by | Oct 31, 1996 | Detroit Free Press | 0 comments

You would never think — with all these folks running around during Michigan-Michigan State week, wearing blue or green clothes, yelling blue or green insults — that anyone could wander this landscape saying, “What’s the big deal?”

Especially not the running backs on each team.

But we forget something. Not all these players were born here. Some of them come from . . . (gasp!) somewhere else!

Chris Howard comes from Louisiana. He is a star running back for Michigan, a junior. But in his freshman year, he played on special teams. And he remembers running downfield on a kickoff during his first U-M/MSU showdown. No big deal, he thought. Just another opponent. And then he looked over at a teammate alongside him, Chris Floyd, who comes from around here, Detroit’s Cooley High.

“Chris was running like a crazed man,” Howard recalls. “He was out of control. He wanted to take on the whole wedge! I was like, OK, you take on the wedge, I’ll make the tackle.”

He laughs. “That’s when I figured out this game means a whole lot more to certain people.”

Right. Sedrick Irvin is also finding that out. Irvin is the sensational freshman running back for State. He is from Miami. He has never witnessed a Wolverines-Spartans tilt. Blue and green are just colors to him.

But he’s learning fast.

The other day, Irvin made an offhand comment to a reporter. He said something like, “Playing Michigan is no different than playing Eastern Michigan.” It was interpreted as an insult.

“Guys at practice the next day were saying, ‘Dang, Sedric, how could you say that?’ ” Irvin says. “Then Brian Mosallam (who grew up in Dearborn) came over and started explaining what this game meant, and you could see it in his eyes. The burning desire. It looked like he was ready to cry. It was like someone had just killed someone in his family or something.

“I could tell. He would play this game if his leg was broken. He’d play this game for seven days straight. I mean, these guys really want to win this, don’t they?”

Like I said, he’s learning fast. Fridays to remember Of course, anyone who has played football has been part of some rivalry. Whether it’s the preppie crosstown high school or the big college with its fancy stadium or the high-spending, professional team with its superstars wearing sunglasses — there are always games in which one team feels overdue and the other feels entitled. Red-letter games. Games of the heart.

For Howard, it might not have been Michigan-Michigan State, but it sure was John Curtis High vs. St. Augustine in New Orleans, once a year. These rivals would open their seasons against each other, on a Friday night, in the sweltering heat. The game was played in a huge stadium. It was televised.

In his senior season, Howard was the star of his team. Supposedly, the enemy St. Augustine players hung his jersey over the tackling dummies during the week. But Howard had the last laugh. His team won again.

“We got to brag for a year,” he says.

For Irvin, who went to Miami High, the rival was Killian. Last game of the year. It, too, was played on the sweaty fringes of a Friday night, in downtown Miami. In a big stadium. Maybe 16,000 fans.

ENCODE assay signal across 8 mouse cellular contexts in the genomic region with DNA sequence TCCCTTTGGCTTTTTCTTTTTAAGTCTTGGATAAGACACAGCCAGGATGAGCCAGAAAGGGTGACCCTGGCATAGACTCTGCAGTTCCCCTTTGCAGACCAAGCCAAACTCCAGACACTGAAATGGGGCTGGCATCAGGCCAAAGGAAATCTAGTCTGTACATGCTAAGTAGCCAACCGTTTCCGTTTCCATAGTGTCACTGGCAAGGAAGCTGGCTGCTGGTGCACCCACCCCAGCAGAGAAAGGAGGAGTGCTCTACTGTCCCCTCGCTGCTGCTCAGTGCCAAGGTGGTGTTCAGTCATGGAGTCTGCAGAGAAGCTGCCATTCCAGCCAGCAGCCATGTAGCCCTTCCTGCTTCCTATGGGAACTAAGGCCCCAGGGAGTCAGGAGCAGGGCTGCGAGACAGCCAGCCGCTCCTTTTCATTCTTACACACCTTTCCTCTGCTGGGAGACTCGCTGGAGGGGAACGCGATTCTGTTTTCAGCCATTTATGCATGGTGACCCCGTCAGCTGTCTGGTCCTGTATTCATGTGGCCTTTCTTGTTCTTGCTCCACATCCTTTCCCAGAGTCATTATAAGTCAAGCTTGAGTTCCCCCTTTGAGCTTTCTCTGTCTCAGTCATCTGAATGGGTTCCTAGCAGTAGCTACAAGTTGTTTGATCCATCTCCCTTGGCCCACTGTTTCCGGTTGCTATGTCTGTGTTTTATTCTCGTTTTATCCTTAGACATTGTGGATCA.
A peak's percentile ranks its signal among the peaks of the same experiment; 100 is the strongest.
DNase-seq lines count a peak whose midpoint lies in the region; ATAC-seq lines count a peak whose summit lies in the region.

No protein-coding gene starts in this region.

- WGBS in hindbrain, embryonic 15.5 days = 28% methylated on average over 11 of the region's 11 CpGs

“It was the type of game that if you had to go to work, you made sure you were off by 7:30 that night,” Irvin recalls. “If you played for another high school, you made up an illness so you could miss that game and come to ours. That’s how big it was.”

And of course, Irvin’s team won.

“All three years,” he crows.

See? This rivalry thing comes naturally. Who’ll control ground? What is a little less natural is a Michigan-Michigan State game where running backs aren’t front and center, the story of the showdown. In the last decade, the Wolverines have entered this ring with heavyweights such as Leroy Hoard, Jamie Morris, Tyrone Wheatley and Tshimanga Biakabutuka, and the Spartans with Lorenzo White, Blake Ezor, Tico Duckett and Duane Goulbourne.

This year, the focus is more on the quarterbacks, or the defenses, or the receivers. But make no mistake. The team that runs the ball better will have the advantage. And Howard and Irvin are looking to put their marks on this whole Wolverine- Spartan thing.

“I may not be able to work up the hatred that some of the guys have in this game,” says Howard. “You know, I didn’t grow up here, I don’t have a lot of guys I went to school with on the other team. But once you see your teammates involved, you can’t help it.”

“I can get into it like everybody else,” says Irvin. “I’m hyped.”

College football. They come and go. White went to play for the Houston Oilers, Wheatley went to the Giants, Morris, Ezor, Biakabutuka, all left to play for the NFL. For the fans, this showdown is a yearly occurrence, like the leaves falling, like the holidays, an annual boiling of the blood, a circle on the calendar.

But for the players it is, at most, a four-time thing. And some arrive here without a clue as to what it all means.

That’s OK. Before they are gone, the blues and the greens have bled into their skin and embedded under it. If you look closely at Howard and Irvin, two out-of-town running backs, you can see the colors taking hold already.


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